Beginning with their play on the golf course, evidence suggests that Jason is by far the hottest golfer of the three. When reports had him dead in the water after a suspected back injury, Jason steamed through the WGC Dell Match Play by most notably notching a big 1 Up victory over Rory in the semifinals. Even though the conditions at Austin Country Club hardly resemble those at Augusta National, the high level of play demonstrated by Jason and Rory shows that they are both primed to make a big push for their first respective Masters title. On the other hand, Jordan enters The Masters perceived as an utter enigma. Last year we knew what we were getting from him week in and week out on the course; this year we hardly have anything to build off aside from the victory at the Hyundai Tournament of Champions in Hawaii where he shot 30-under. While some may say that Jordan is going into the Masters fatigued and lacking confidence, I say beware of the defending champion. If Jordan can find that zone where he hits the 75% greens in regulation that he hit during last year’s Masters and pairs it with his usual brilliance on the putting green, he will surely be placing the green jacket on his own shoulders as opposed to the shoulders of another rival.
Perhaps more integral to the progression of a four-day event such as The Masters is the body language and mental fortitude that a golfer exhibits in his quest to making the winning putt on the 72nd hole. For Jason and Rory, everything boils down to maintaining poise should they set themselves up for victory on the back nine of the final round. It was five years ago that Rory collapsed with his infamous final round of 80 while Jason failed to put his foot on the pedal and let Charl Schwartzel slip into the green jacket. However, with Jason having accumulated so many wins over the last six months and Rory showing off his regained form with the WGC Dell Match Play performance, both should have no problem embracing the pressure of stepping up on a stage where they have previously faltered. And even though past results at Augusta paint Jason and Rory as the underdogs and Jordan as the favorite, the mainstream golf media claims otherwise. Maybe Jordan no longer has anything to prove to himself, but he has to show his doubters that he is capable of regaining the same level that elevated him to the pinnacle of the sport last season. Today, the conversation revolves around Jordan’s recent woes, but I renounce the idea that somehow Jordan’s alleged inconsistency is going to prevent him from performing at the level required to regain the green jacket. In fact, it’s amazing how recency bias surrounding Jason’s hot hand has absolutely shelved the success that Jordan had last year. If not for a two-putt on the 71st hole at St. Andrews, we may very well be talking about a winner of both the calendar Slam and the FedEx Cup Playoffs as well as the world number #1. Therefore, it’s crucial not to underestimate the resilience and strength of the man who seized the reins of the golf world last year and may very well become the Octavian of this Triumvirate.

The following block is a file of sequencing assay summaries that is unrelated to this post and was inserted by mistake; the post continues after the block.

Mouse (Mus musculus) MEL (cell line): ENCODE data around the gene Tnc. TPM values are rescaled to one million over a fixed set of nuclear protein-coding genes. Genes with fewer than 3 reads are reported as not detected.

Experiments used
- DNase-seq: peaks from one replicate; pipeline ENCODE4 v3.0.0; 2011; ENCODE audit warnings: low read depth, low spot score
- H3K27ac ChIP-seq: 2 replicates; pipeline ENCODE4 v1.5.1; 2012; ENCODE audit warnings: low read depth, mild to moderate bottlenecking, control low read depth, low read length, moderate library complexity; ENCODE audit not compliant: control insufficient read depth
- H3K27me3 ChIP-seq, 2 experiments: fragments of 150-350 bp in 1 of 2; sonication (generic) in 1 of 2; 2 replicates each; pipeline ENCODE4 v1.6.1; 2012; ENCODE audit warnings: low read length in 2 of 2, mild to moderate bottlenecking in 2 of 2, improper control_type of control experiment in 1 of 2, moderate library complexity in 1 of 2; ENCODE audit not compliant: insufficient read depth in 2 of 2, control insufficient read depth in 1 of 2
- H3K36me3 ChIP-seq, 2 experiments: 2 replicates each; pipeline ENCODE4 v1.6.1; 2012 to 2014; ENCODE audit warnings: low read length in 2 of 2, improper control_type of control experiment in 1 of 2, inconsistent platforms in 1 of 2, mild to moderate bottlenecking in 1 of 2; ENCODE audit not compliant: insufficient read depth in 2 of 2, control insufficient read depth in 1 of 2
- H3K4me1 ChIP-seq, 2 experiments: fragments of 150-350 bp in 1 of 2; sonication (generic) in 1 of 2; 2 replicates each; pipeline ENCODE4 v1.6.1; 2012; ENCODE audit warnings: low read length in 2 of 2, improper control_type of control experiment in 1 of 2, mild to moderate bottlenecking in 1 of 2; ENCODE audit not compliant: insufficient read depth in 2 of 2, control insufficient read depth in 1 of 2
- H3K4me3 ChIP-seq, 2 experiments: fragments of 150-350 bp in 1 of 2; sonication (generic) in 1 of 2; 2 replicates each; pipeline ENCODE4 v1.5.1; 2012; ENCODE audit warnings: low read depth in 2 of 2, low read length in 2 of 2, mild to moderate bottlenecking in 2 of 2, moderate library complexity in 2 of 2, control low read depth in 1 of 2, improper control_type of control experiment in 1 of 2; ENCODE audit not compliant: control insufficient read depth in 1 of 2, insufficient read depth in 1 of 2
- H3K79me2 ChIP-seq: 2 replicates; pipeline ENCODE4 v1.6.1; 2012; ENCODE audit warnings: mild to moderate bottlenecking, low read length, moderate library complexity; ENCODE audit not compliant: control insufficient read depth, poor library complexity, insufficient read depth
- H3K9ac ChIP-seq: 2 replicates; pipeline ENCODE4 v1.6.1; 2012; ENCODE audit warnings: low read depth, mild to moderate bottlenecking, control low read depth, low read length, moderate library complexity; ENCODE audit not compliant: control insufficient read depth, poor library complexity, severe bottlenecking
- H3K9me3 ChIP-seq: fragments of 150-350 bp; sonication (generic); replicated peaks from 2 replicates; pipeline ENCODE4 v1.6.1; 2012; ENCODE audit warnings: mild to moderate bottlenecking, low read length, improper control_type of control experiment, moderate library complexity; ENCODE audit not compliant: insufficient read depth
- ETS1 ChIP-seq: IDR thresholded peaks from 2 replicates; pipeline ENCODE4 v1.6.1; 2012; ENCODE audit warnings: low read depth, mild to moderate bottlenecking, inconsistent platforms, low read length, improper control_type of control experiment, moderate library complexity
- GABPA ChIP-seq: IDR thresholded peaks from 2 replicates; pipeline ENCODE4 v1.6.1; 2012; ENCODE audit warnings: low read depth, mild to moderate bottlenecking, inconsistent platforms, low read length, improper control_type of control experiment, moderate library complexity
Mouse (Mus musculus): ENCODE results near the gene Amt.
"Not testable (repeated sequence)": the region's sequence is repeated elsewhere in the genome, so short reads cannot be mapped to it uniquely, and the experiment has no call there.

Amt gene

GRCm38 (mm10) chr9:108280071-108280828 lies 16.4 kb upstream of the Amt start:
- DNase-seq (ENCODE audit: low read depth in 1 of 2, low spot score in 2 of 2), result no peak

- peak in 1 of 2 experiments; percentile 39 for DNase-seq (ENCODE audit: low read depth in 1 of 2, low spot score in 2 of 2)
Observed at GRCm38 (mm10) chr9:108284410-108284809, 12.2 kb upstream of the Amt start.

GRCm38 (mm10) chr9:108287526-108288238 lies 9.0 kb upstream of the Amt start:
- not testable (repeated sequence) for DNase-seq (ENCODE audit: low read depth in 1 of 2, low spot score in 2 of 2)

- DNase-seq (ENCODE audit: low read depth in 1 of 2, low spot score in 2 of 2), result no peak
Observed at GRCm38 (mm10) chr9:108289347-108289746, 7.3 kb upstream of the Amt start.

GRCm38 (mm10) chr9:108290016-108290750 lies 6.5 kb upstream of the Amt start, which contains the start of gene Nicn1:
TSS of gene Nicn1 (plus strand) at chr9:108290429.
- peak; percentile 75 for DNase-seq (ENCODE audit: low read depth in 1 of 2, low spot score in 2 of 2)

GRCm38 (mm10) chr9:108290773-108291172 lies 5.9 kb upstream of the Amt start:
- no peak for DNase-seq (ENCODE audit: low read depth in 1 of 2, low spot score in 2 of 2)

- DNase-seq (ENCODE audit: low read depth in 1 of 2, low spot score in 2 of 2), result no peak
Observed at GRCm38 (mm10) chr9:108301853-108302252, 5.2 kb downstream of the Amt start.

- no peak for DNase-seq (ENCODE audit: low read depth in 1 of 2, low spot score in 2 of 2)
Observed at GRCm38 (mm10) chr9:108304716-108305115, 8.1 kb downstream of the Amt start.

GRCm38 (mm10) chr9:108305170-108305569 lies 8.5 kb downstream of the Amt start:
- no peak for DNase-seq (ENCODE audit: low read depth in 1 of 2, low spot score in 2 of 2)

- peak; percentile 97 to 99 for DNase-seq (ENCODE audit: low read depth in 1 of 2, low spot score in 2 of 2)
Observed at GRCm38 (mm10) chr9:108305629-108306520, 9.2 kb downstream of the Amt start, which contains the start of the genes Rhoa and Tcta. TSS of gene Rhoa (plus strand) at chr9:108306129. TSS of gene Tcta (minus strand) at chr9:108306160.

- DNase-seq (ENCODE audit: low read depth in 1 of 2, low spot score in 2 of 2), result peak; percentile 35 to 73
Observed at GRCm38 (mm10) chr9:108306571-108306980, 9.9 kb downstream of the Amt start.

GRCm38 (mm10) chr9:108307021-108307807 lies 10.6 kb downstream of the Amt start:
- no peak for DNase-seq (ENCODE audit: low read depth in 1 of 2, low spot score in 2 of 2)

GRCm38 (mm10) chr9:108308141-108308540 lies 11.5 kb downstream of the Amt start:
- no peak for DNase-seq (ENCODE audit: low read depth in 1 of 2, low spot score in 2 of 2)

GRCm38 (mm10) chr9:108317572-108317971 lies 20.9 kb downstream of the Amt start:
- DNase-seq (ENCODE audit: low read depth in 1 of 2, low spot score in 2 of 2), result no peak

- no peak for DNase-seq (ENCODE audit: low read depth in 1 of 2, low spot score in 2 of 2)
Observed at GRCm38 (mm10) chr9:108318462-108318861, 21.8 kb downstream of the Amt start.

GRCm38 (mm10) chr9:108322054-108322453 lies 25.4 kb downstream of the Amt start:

As much attention as we give to the three favorites, we cannot ignore the chip on the shoulders of the rest of the field. If there is anything we have learned from The Masters in the past half decade, it is that Augusta National often presents winning opportunities for golfers who are rarely in the limelight. While the Zach Johnsons, Charl Schwartzels, Bubba Watsons, and Adam Scotts of the world may get some favorable betting odds from Vegas because of their past success, the 2016 Masters is still not about those golfers. They may be Major champions, but they have not risen to the level of Jason, Jordan, and Rory because of their inability to maintain a consistent presence in the winner’s circle. The bottom line is that Jason, Jordan, and Rory will fuel the bulk of the conversation before, during, and after this week’s event. We golf fans won’t have to waste our time listening to mainstream golf media spending eons of time covering the state of Tiger Woods’ back during his mysterious rehab schedule. Instead, all eyes will be on three golfers who will push one another to their respective limits in pursuit of greatness. Despite the fact that today’s Triumvirate lacks the longevity of the first Golf Triumvirate composed of Harry Vardon, John Henry Taylor, and James Braid that won sixteen Open Championships between 1894 and 1914, it is unequivocally the face of golf. And if Jason, Jordan, and Rory push one another the way Jack Nicklaus, Arnold Palmer, and Gary Player pushed each other throughout the 1960’s and 1970’s, then we will surely be immersed in a new age of golf for which the tone was set by the outcome of the 2016 Masters.